Marilyn and Jess Parker in the crane, SERC
         With SERC plant ecologist Jess Parker, we rented a crane that took us to the tops of 30-40 meter trees to collect leaves in SERC’s temperate deciduous forest. How cool is that to be lifted high off the ground in a little bucket pointing out leaves you’d like to sample? We documented that leaves growing higher in the canopy have more positive carbon isotope values than those lower in the canopy. Our results were paired with Penn State’s results on tropical rain forests, which were used to bolster the interpretation of carbon values measured in fossil leaves. In a sedimentary deposit, leaf fragments often persist millions of years (e.g. Schweitzer et al., 2006), and their carbon isotope values serve as proxies to construct paleoenvironmental conditions such as paleo-carbon dioxide levels, temperature, or rainfall. 
         Not only did the Loeb fellowship open up doors with Smithsonian colleagues, but it provided funding for me to hire laboratory technical support, postdocs, and undergraduate and graduate interns. With all of the samples to analyze, I needed to hire a lab assistant to help out. My first choice for the position was Mat Wooller, then finishing up his Ph.D. at the University of Swansea in Wales. Mat had about a year left to finish up before you could move to the United States.  I was left with a quandary of what to do for the year gap. I ended up hiring Glenn Piercey, who had little to no direct experience with stable isotopes. Glenn’s girlfriend at the time—my current postdoc Sue Ziegler—was hoping that she and Glenn would have a chance of getting to know each other further, if he had a job in the Washington, DC, area. Hiring Glenn seemed a good way to get the Loeb projects started. Within a few months, Sue and Glenn announced their engagement, were subsequently married, and have a full life and family. I’d say this was a most successful hire on many fronts.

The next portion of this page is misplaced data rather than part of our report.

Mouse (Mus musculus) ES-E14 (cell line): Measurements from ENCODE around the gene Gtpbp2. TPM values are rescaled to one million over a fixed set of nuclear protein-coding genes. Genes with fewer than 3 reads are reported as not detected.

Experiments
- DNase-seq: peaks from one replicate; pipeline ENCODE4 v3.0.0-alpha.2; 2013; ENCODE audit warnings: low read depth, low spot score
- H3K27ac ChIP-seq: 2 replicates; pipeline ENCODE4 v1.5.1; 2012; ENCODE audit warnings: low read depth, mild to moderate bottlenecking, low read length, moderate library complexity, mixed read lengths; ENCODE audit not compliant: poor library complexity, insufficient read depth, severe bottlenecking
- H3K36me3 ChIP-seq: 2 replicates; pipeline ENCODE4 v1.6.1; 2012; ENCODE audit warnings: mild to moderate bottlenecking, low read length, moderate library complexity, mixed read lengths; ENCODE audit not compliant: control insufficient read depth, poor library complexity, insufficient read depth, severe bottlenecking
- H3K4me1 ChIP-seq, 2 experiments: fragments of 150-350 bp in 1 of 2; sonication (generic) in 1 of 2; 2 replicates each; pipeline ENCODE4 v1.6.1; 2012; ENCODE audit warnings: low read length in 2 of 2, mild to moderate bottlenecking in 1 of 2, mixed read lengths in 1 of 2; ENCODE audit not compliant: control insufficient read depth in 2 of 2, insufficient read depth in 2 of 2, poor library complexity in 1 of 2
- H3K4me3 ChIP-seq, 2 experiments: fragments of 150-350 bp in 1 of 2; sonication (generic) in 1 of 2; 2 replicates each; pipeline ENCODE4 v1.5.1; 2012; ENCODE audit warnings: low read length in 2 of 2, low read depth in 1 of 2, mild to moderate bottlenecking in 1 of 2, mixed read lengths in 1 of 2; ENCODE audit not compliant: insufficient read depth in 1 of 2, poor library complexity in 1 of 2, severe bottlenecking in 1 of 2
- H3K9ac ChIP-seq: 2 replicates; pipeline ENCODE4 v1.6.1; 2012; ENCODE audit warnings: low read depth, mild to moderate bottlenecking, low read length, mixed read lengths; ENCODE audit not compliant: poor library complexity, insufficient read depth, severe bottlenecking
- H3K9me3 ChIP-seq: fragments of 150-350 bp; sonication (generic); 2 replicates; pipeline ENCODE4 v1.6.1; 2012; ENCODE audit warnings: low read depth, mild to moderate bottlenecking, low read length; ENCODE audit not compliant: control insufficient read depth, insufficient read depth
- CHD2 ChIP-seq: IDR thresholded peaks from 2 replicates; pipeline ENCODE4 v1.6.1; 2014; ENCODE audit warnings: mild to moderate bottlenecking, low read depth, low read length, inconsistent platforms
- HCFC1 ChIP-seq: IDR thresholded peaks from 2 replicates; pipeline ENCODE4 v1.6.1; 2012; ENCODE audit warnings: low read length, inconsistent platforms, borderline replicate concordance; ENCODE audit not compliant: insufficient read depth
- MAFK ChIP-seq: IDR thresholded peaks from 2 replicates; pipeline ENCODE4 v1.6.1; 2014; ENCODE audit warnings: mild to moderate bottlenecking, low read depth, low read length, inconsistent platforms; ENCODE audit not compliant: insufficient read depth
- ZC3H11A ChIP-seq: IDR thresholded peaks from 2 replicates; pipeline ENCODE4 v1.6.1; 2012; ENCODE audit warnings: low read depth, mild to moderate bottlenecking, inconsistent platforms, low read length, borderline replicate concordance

Glenn Piercey running the isotope instruments, 1999

         Another project that extended for many years was a collaboration with Tom Jordan, a nutrient biogeochemist. A normally taciturn man, Tom had an easy going way about him and thought carefully before beginning a project. We settled on using stable isotopes in nitrate to learn if runoff from farmer’s fertilizers were contaminating the Chesapeake Bay. This study required that I come up to speed with oxygen and nitrogen isotopes in silver nitrate—an analysis that requires strict chemical processing, running lots of standards, and keeps you on your analytical toes. Our results from years later showed that buffer zones between a farmer’s fields and the Bay worked to convert much of the fertilizer runoff into nitrogen gas, which escapes into the atmosphere.
         The Mellon Fellowship provided funding to study the effects of the waste from chicken farming on the Chesapeake Bay and environs. More on that later.